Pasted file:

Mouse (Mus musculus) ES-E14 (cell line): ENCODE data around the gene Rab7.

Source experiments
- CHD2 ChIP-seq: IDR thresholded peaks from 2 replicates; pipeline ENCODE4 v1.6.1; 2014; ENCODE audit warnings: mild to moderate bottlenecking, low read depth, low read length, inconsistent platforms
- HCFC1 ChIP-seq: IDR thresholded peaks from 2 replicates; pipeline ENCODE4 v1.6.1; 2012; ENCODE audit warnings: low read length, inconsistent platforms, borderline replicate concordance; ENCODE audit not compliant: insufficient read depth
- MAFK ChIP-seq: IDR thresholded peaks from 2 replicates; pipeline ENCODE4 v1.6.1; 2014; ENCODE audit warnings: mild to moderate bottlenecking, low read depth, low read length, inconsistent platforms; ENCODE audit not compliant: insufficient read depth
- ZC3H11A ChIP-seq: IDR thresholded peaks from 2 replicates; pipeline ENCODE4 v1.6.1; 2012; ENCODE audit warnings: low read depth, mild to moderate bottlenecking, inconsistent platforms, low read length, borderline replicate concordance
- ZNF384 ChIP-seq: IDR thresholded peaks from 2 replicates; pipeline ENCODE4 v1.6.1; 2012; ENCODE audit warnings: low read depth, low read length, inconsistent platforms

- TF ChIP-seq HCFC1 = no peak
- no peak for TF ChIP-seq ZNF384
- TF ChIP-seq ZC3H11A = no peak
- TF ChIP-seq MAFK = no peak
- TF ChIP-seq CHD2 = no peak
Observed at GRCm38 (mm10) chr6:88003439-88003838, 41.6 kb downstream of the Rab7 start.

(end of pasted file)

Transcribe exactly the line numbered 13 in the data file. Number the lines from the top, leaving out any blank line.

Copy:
Observed at GRCm38 (mm10) chr6:88003439-88003838, 41.6 kb downstream of the Rab7 start.